The NIAMS investigators partnered with colleagues from the National Institutes of Health’s (NIH’s) National Heart, Lung and Blood Institute, and the NIH’s Office of the Director.
Building on earlier NIAMS work involving tofacitinib, investigators led by Massimo Gadina, Ph.D., chief of the NIAMS Intramural Research Program’s (IRP’s) Translational Immunology Section, and colleagues, examined the effects of the drug on lupus-prone mice. One group of mice already had symptoms of the disease, and were given the drug twice a day over the course of six weeks. Another group of mice had not yet developed symptoms, and were treated with the drug daily over eight weeks.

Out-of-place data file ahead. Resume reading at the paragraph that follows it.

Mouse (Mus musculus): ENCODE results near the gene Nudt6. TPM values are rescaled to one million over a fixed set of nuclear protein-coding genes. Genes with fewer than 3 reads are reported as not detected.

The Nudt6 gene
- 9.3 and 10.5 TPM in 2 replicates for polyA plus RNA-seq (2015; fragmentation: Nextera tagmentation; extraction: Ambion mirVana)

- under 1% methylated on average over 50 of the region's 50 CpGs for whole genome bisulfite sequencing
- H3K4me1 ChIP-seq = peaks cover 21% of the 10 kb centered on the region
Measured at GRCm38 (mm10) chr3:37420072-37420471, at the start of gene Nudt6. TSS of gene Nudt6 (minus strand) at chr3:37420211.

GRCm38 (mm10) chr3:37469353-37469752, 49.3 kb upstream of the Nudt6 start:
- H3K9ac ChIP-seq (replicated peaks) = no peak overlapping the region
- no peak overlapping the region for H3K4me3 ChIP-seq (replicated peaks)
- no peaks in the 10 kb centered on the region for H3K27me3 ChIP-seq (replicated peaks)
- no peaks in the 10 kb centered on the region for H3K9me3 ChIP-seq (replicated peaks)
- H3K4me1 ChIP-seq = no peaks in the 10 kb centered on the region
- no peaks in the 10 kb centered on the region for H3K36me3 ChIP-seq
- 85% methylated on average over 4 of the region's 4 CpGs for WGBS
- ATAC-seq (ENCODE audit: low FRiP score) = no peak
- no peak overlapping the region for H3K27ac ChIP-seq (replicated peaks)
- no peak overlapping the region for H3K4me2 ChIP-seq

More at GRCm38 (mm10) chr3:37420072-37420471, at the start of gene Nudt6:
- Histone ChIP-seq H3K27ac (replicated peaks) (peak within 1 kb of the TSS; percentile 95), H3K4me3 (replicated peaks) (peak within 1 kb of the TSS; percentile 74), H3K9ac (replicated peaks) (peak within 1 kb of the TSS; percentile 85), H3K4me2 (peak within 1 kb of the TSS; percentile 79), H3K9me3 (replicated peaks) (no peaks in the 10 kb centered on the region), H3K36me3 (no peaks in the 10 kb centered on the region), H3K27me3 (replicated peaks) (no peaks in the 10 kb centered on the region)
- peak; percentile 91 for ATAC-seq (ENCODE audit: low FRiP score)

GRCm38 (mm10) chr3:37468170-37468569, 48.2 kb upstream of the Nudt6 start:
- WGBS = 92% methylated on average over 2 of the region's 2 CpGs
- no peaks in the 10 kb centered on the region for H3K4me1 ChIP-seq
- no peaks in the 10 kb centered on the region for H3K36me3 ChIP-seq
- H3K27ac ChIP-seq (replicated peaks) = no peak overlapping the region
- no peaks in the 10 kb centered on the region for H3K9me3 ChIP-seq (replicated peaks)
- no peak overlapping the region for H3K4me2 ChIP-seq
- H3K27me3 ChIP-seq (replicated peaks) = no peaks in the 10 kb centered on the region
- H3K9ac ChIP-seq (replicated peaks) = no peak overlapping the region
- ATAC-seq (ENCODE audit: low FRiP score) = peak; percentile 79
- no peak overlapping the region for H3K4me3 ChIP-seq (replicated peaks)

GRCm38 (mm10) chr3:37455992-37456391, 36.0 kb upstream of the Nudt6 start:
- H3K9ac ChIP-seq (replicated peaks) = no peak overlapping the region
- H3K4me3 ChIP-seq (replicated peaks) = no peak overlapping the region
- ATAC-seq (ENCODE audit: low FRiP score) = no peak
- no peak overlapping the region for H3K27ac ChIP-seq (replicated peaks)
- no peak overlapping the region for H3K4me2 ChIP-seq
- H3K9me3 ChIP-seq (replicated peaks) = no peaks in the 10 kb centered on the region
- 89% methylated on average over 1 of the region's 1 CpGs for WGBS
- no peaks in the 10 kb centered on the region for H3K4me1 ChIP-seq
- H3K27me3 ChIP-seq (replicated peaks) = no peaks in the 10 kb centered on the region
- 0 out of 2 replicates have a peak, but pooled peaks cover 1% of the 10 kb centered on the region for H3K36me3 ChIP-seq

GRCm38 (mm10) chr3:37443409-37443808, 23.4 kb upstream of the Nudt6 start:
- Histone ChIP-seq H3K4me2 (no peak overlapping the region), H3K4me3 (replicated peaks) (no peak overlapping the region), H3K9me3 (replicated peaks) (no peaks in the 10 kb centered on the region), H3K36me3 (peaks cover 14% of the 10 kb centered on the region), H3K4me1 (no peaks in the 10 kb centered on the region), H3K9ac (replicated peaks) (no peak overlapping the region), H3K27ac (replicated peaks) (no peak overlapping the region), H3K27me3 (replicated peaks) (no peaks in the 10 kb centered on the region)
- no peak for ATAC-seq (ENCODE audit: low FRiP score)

The results suggested that inhibiting the JAK-STAT pathway could be a promising therapy for lupus. In the mice that had already developed the condition, the researchers found that many symptoms were reversed, including kidney disease, skin inflammation, and blood vessel damage. In the mice that had not yet developed symptoms, the drug appeared to prevent the onset of disease entirely.
Subsequent studies will determine if tofacitinib can safely control lupus symptoms in humans, and potentially prevent flares for those at high risk.
Colleen Labbe, M.S.